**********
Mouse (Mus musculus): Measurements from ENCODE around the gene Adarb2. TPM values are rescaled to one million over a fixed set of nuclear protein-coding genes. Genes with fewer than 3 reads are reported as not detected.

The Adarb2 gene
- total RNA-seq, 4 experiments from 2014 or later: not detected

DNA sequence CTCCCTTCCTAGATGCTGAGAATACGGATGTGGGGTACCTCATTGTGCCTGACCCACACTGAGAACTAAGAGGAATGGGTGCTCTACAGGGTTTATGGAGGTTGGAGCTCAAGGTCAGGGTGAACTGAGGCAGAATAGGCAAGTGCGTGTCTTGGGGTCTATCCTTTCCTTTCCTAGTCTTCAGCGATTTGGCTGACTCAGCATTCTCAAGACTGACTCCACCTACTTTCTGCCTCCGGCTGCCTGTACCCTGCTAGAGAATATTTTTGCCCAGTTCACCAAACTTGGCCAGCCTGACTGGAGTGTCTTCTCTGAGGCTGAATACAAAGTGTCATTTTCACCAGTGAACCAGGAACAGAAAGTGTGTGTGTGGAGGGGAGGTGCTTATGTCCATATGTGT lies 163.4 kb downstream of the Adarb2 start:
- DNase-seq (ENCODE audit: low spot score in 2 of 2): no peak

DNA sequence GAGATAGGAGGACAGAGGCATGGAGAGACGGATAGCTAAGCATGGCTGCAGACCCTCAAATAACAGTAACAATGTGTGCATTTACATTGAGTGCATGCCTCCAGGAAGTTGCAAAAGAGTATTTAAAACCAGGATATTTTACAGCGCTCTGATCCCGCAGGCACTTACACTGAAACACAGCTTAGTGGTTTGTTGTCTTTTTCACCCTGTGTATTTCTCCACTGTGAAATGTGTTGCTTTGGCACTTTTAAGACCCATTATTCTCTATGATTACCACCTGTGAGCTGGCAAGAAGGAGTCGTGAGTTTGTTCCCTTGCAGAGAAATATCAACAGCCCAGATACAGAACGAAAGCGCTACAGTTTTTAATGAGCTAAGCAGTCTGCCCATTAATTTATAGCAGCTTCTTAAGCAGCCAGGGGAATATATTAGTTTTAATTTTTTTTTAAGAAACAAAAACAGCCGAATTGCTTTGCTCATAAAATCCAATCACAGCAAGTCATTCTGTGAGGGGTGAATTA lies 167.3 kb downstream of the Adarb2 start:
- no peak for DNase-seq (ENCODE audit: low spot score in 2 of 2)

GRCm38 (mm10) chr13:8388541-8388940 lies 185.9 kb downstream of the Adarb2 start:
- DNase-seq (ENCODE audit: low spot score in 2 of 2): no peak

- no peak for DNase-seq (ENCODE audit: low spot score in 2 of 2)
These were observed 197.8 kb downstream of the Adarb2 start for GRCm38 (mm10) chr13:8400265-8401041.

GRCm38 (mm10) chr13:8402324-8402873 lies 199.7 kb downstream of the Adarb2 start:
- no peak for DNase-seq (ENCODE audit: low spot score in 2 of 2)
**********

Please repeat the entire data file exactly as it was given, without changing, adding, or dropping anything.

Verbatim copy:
Mouse (Mus musculus): Measurements from ENCODE around the gene Adarb2. TPM values are rescaled to one million over a fixed set of nuclear protein-coding genes. Genes with fewer than 3 reads are reported as not detected.

The Adarb2 gene
- total RNA-seq, 4 experiments from 2014 or later: not detected

DNA sequence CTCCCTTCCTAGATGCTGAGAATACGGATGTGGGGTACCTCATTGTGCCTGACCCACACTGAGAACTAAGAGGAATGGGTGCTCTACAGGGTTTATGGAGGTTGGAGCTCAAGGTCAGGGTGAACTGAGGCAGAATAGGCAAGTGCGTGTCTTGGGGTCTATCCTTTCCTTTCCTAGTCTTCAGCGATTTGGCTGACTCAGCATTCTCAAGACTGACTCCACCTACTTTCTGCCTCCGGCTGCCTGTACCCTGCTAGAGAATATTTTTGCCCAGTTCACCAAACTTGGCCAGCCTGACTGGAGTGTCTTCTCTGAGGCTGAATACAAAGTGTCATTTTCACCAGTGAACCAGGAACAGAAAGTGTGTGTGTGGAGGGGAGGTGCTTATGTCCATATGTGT lies 163.4 kb downstream of the Adarb2 start:
- DNase-seq (ENCODE audit: low spot score in 2 of 2): no peak

DNA sequence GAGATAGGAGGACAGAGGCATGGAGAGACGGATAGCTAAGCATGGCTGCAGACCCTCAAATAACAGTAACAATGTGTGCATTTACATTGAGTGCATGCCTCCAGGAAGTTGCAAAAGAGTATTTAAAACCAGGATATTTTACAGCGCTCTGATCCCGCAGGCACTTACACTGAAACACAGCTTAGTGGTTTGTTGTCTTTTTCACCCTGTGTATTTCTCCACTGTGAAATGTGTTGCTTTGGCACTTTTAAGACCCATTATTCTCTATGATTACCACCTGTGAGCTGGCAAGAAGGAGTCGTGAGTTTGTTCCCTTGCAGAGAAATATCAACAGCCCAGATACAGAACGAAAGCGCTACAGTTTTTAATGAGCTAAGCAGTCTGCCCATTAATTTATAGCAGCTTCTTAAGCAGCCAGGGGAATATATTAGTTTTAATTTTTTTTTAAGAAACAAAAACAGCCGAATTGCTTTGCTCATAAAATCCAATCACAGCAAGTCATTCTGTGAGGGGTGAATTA lies 167.3 kb downstream of the Adarb2 start:
- no peak for DNase-seq (ENCODE audit: low spot score in 2 of 2)

GRCm38 (mm10) chr13:8388541-8388940 lies 185.9 kb downstream of the Adarb2 start:
- DNase-seq (ENCODE audit: low spot score in 2 of 2): no peak

- no peak for DNase-seq (ENCODE audit: low spot score in 2 of 2)
These were observed 197.8 kb downstream of the Adarb2 start for GRCm38 (mm10) chr13:8400265-8401041.

GRCm38 (mm10) chr13:8402324-8402873 lies 199.7 kb downstream of the Adarb2 start:
- no peak for DNase-seq (ENCODE audit: low spot score in 2 of 2)